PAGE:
Ball Flight Laws (Complete Overview)


Are you ready to take your golf game to the next level?

Are you tired of having an unpredictable, inconsistent golf swing?

Are you tired of playing the same old golf?

Well, I have something that might help you finally understand the golf swing and understand why the ball curves the way it does.

Many amateurs spend years trying to fix their slice and hit that beautiful looking push draw that starts right of the target line and curves back towards the target.

I was able to learn the importance and the connection between the club face and the swing path through the Stack and Tilt Instructors.  They helped revolutionize the golf swing and the way it is taught by focusing on the ball flight laws.

Within their system, they provided a checklist of items to review if you started to hit certain shots. 

This complete system allowed the golfer to understand the relationship between the club face and the swing path.  The golfer from there could make an assessment of what took place and what the proper adjustments were.

This is based on the ball flight laws in golf.  The ball flight laws can provide clarity on why a ball starts in the direction that it does and then curves in the direction that it does. 

Once the golfer can start to understand what is taking place, he or she can make certain adjustments to either correct the club face or the swing path.

The game can become really basic if you know some of the simple ball flight laws and what minor adjustments are needed to fix your swing.  I believe there are some awesome teachers in the online golf world and I will end this post with some recommendations based on your swing faults that you are experiencing. 

Having explored many of these different instructors, I have a strong sense on who is best based on your current struggles or future goals.

In my own golf journey I have been able to reduce my average score from somewhere to between 74-78 to between 68-73.  I feel confident with the help of my understanding of the ball flight laws and the adjustments needed that I can shoot under 73 on the majority of days. 

Of course I will have the occasional round where it struggles, but by understanding the ball flight laws, combined with my launch monitor (see more below), I can make the adjustments and make the corrections between rounds.

The basic understanding of the ball flight laws can mean the difference between a consistent golf swing vs an inconsistent golf swing. Make sure you check out the scenarios below!

What Are The Ball Flight Laws?

The basic idea is that the ball will start in the direction that the club face is pointing at impact.  From there it will curve based on the swing path relative to the club face.  For example, if your club face is 2 degrees right and your path is 4 degrees right.  The ball will start right and curve left towards the target, which is away from the swing path direction.

Below, I will provide plenty of examples that help you practice what way your ball will curve and get the general understanding of what is taking place.  Having this information will help you make the adjustments mid round or post round and not get stuck in the rabbit hole of swing corrections.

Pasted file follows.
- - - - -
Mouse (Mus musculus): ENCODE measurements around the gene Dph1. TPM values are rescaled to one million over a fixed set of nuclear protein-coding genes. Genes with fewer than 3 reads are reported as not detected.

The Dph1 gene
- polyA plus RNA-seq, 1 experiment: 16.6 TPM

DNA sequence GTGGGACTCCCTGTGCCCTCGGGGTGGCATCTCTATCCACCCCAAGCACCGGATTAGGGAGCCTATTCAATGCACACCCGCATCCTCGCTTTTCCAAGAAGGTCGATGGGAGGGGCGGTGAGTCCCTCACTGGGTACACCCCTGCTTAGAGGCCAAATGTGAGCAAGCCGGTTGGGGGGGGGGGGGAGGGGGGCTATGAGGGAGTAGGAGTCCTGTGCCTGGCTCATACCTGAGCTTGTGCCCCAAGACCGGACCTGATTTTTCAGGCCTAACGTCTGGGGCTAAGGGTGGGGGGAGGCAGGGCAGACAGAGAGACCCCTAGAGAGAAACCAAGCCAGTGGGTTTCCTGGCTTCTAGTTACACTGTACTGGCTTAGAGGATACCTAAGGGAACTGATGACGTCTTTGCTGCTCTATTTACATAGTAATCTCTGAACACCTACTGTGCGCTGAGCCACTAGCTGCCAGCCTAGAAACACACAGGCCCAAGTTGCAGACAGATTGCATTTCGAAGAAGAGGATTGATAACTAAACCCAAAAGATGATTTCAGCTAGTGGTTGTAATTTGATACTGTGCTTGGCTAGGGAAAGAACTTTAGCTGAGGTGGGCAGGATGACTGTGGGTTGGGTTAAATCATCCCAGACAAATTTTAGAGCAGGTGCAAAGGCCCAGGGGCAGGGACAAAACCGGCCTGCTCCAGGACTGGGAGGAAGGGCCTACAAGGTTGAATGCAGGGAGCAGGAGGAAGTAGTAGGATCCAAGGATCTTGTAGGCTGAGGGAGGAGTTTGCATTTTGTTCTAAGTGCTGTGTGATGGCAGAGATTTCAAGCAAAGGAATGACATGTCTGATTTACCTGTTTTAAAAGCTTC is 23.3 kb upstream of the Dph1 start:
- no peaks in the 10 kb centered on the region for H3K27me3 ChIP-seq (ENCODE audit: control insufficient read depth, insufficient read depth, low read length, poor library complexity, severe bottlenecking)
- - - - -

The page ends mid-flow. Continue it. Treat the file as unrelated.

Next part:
Ball Flight Laws and 9 Potential Shots in Golf

  • Pull
  • Pull Hook 
  • Pull Slice
  • Straight
  • Push 
  • Push Slice
  • Push Hook
  • Slice 
  • Hook

All of these shots have numbers connected with it.  The pull shot will have a different reading and the push shot.  And will vary between the pull shot and the pull slice.  Once you understand the correlation between clubface at impact and the swing path, you will start to understand.

Let’s dive right in with some scenarios and see if you got the main concept.  

First check out this video for further explanation on the different types of shot and how they are related to ball flight laws.

Ready, here we go!

Scenarios of Ball Flight Laws

My recommendation is to look at the numbers presented, think your mind about what direction the ball wil curve and then see if you are right.  I have 9 scenarios for you to assess your current knowledge and to help you understand this concept!

Ball Flight Laws: Scenario 1

  • Clubface: 3 degrees right
  • Swing Path: 5 degree right

The ball will start right of the target line (club face is 3 degree open or right) and curve away from the swing ptch, which means it will curve left.  

The end result is a draw shot.  The ball will curve a decent amount with these numbers.

This shot would be considered a push draw.

Ball Flight Laws: Scenario 2

  • Clubface: 3 degrees left
  • Swing Path: 5 degree left

The ball will start left of the target line (club face is 3 degree closed or left) and curve away from the swing path, which means it will curve right. 

The end result is a fade shot.  The ball will curve a decent amount with these numbers.

This shot would be considered a pull fade.

Ball Flight Laws: Scenario 3

  • Clubface: 3 degrees right
  • Swing Path: 3 degree right

The ball will start right of the target line (club face is 3 degree open or right) and fly straight since the clubface and the swing path are the same number of degrees open or right of the target line.

The end result is a push shot.  The ball will start right and stay right.